Yet, within 2 minutes, I declined his tempting offer.
Tonight is about fellowship and love. And the last sticky page had been turned after all.

Laying in the fridge is a pan waiting to bake in a few hours. Layered with care, it begs to nurture and nourish and satisfy hungry, hurting people. This bulging pan which looks full of pasta,Italian sausage, chicken, mozzarella, parmesan, asparagus, zucchini, and tomato sauce is really love, ready to be baked.

Because of The Spirit of Food's stickiness, I said no to
one choice and yes to another. That's sticky. A few tears dripped as I was making it, because I recognized the difference. Nobody else needs to. :)

6:22 PM  
Blogger amanda {the habit of being} said...

stories are our past, our present, our future.

7:58 PM  
Blogger L.L. Barkat said...

Alex, thanks for visiting. I like that idea of a story just existing... I'm going to keep thinking on that.

Katdish... that's what we want at THC. Different stories, different voices. It's one thing we know sets us apart from a traditional magazine. We like that. :)

Kathleen... Hmmm, I may need to read that one. It's the story of my food life. :) This summer, I did what I always do, and made homemade food for my kids' birthday party. It was so cute. We overheard the little girls whispering, "This is the best pasta salad I've ever eaten." It was nothing special, I assure you. But the ingredients were all organic, all real, all fresh. Yours? I want to come to your potluck. :) I could use some KathleenOverby love :)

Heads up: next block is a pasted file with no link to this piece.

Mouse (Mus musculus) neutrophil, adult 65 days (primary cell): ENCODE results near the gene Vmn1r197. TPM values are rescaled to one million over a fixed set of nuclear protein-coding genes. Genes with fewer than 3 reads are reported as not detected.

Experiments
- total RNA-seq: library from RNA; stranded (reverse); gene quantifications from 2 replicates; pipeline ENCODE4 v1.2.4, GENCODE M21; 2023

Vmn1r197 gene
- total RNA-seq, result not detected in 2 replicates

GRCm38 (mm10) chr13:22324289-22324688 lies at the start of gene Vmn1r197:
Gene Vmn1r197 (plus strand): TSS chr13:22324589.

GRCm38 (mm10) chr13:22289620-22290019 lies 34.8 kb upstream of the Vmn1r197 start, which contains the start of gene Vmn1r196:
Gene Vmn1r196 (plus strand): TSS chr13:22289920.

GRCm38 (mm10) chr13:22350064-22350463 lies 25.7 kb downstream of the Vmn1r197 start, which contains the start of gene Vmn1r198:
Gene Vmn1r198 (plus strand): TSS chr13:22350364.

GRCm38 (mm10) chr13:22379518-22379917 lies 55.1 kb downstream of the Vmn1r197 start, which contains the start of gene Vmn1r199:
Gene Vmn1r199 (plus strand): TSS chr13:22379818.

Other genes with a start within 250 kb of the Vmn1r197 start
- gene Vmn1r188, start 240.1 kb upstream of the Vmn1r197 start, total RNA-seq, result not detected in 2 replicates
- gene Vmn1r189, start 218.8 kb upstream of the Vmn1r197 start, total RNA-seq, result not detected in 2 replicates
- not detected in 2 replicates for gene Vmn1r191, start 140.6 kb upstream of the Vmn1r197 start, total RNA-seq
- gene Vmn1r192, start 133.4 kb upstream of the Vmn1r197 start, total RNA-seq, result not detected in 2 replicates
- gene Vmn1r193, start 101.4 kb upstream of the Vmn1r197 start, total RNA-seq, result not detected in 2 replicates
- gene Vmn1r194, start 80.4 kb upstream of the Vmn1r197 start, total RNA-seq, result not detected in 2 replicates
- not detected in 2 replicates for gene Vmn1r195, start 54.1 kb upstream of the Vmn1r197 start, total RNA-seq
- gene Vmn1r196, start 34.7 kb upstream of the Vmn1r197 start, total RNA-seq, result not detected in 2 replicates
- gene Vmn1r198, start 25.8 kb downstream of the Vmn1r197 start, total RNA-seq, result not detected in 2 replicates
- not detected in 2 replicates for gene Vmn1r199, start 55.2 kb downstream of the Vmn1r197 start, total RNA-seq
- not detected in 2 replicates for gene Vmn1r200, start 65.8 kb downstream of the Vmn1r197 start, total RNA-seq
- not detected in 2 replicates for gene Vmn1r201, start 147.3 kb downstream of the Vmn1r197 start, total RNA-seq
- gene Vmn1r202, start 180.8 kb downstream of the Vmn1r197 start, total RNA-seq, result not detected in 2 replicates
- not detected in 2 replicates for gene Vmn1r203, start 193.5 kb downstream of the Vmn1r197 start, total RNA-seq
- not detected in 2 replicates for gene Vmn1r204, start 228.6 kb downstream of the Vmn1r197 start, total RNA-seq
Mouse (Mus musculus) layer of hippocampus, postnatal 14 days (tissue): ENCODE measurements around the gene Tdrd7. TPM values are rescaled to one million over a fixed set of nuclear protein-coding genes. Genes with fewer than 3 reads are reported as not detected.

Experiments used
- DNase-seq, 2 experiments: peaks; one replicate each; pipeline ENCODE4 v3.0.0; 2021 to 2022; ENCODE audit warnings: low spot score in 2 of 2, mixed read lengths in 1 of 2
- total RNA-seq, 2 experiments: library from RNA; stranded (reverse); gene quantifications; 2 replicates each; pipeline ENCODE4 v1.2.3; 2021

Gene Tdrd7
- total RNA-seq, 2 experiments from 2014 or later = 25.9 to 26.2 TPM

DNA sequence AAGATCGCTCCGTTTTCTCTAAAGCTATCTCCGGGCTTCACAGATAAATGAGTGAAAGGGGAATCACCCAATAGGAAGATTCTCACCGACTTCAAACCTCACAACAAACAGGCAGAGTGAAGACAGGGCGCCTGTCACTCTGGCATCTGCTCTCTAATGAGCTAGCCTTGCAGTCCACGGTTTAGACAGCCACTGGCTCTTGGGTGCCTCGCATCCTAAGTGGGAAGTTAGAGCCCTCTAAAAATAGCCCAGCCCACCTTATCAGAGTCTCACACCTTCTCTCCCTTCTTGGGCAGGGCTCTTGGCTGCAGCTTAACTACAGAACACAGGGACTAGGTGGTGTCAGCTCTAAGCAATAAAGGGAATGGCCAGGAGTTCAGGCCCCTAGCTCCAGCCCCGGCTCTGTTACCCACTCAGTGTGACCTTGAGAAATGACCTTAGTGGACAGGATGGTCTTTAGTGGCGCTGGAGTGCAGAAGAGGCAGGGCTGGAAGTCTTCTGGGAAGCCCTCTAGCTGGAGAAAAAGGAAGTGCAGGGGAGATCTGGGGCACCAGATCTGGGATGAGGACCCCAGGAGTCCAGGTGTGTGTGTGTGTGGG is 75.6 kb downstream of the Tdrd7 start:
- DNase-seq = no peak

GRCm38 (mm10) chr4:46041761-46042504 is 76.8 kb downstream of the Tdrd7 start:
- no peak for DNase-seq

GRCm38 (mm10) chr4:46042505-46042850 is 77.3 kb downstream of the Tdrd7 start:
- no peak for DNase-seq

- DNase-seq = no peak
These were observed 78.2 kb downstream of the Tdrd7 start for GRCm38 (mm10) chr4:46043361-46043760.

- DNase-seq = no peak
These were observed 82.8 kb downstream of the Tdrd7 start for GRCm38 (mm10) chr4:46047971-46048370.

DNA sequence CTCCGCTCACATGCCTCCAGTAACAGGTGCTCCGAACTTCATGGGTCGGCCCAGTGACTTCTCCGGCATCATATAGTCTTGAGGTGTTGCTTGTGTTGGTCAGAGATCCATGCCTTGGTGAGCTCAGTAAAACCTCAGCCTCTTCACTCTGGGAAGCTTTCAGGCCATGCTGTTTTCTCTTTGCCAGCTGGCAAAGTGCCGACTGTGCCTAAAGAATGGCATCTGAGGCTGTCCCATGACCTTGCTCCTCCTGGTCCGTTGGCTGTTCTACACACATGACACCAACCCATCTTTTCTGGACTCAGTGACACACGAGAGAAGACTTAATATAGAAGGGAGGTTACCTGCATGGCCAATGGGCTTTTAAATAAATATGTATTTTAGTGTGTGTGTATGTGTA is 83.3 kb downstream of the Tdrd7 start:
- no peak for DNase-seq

Amanda, that is so cool. yes, I agree.

9:23 PM  
Blogger Graceful said...

Hi LL,
I've haven't been over to this site of yours before -- Deidra mentioned it, so I stopped by. I've been so thrilled to write a couple of times for HCB, and the thing I love most (in addition to the community) is the fact that the editors there help me work to become a better writer. Ann Kroeker has said to me more than once, "Show me, don't just tell me," (she's it more nicely than that -- but that's what she means!) and then she's pointed out instances in my post where I've slipped into telling instead of showing. I'm learning, through her astute guidance, how to make that distinction.

Anyway, just wanted to say hello here...and put in a word about you HCB Editors being the cream of the crop!

1:40 PM  
Blogger Laura said...

I love this about HCB--the sharing of stories. This is what makes it such a special place. What each individual writer brings to the page is truly unique. These different voices create a diverse, yet cohesive community.Pretty cool.

10:12 PM  
Blogger SiLa said...

I come across your site, or is it better to say God leads me here? Anyway, I am grateful to God for that. http://silaartphoto.blogspot.com

1:31 AM  
Blogger Susan DiMickele said...

Glad I stumbled upon this site. Love the feel and tips.

I am a sucker for a good story. Even a bad one. No wonder I feel at home at HCB.

10:25 PM  
Anonymous Cheryl Smith said...

Bookmarking this to share with new members.

10:50 PM